In a separate document filed on February 10, Monsanto went a step further, claiming that there is no evidence that the products at issue are “defective or unreasonably dangerous,” and “no evidence of carcinogenicity in glyphosate or Roundup.”
Ms. Gillam, Research Director for U.S. Right to Know, uncovers more to the story, pointing out that, as the evidence against Monsanto continues to mount, Congress may be stepping in to curtail class action lawsuits. Just last week, legislation was introduced by House Judiciary Chairman Bob Goodlatte (R-VA) to limit the ability of individuals to challenge powerful corporations in court with the stated goal of “diminish[ing] abuses in class action and mass tort litigation.” Entitled the “Fairness in Class Action Litigation Act of 2017,” the bill will apply to pending as well as future class action lawsuits. Joanne Doroshow, executive director of the Center for Justice and Democracy, believes that the bill will have terrible ramifications when it comes to protecting individual interests, as it “is designed to ensure that no class action could ever be brought or litigated for anyone.” She continues, claiming that the legislation “would obliterate civil rights, antitrust, consumer, essentially every class action in America.”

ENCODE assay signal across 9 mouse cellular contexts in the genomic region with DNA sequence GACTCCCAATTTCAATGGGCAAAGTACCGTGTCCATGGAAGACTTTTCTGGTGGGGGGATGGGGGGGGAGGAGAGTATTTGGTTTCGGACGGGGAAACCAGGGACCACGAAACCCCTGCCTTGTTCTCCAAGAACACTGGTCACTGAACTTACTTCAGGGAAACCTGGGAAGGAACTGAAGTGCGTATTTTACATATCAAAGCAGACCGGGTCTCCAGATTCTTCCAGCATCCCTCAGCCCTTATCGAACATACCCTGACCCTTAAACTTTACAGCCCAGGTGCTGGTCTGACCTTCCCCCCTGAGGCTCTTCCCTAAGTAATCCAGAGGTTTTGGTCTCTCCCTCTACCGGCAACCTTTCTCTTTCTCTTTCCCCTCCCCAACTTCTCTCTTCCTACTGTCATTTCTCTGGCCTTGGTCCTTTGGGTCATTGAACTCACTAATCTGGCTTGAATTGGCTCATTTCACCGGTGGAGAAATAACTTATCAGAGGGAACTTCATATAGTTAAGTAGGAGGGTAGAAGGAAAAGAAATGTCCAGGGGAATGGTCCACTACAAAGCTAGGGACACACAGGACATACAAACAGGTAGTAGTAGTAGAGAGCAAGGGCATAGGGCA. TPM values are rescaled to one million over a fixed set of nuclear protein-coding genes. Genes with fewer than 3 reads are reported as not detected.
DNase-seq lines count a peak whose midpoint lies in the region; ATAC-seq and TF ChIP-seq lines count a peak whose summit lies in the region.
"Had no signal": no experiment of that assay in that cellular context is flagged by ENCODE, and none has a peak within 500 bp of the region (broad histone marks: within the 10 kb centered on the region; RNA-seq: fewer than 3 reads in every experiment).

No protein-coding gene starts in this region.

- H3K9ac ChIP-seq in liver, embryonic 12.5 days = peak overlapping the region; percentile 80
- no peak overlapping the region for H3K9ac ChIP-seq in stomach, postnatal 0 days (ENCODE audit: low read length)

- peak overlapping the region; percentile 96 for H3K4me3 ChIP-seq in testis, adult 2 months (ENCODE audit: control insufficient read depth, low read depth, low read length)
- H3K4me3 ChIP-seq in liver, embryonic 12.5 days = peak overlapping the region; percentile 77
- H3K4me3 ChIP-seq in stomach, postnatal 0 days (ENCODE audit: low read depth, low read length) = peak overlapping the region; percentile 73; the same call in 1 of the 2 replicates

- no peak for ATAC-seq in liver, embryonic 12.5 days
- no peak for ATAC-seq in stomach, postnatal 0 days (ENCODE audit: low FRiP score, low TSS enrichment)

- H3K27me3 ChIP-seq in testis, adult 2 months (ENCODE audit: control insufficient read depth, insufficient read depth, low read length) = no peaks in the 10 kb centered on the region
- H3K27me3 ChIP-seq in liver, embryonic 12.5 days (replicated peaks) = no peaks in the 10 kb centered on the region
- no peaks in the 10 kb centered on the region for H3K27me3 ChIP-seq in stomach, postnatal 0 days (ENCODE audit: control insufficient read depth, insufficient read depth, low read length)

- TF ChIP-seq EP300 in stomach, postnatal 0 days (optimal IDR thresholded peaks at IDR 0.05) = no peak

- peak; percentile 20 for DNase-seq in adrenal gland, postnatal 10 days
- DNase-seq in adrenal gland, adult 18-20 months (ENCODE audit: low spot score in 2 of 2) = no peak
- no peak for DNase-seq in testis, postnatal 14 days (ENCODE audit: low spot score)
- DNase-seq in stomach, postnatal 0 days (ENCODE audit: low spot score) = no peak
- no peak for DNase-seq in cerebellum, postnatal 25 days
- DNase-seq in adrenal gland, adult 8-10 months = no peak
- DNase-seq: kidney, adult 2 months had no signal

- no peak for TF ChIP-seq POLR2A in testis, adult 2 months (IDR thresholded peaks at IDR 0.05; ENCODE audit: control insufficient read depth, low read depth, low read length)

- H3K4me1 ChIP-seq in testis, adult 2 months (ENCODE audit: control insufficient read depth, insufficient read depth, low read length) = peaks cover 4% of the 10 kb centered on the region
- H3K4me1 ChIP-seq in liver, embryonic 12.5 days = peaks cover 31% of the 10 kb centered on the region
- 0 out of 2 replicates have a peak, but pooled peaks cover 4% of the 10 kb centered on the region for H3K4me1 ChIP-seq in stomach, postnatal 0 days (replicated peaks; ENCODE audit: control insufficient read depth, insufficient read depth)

The mounting evidence of glyphosate’s hazards is piling up and environmental groups, like Beyond Pesticides, are urging localities to restrict or ban the use of the chemical. Beyond Pesticides promotes these actions and many more through the Tools for Change webpage. This page is designed to help activists and other concerned citizens organize around a variety of pesticide issues on the local, state, and national level. Learn how to organize a campaign and talk to your neighbors about pesticides with our factsheets.
Another way to avoid glyphosate and other harmful pesticides is to support organic agriculture and eat organic food. Beyond Pesticides has long advocated for organic management practices as a means to foster biodiversity, and research shows that organic farmers do a better job of protecting biodiversity than their chemically-intensive counterparts. Instead of prophylactic use of pesticides and biotechnology, responsible organic farms focus on fostering habitat for pest predators and other beneficial insects, and only resort to judicious use of least-toxic pesticides when other cultural, structural, mechanical, and biological controls have been attempted and proven ineffective. For more information on why organic is the right choice, visit Beyond Pesticides’ Organic Agriculture webpage.
Source: Huffington Post
All unattributed positions and opinions in this piece are those of Beyond Pesticides.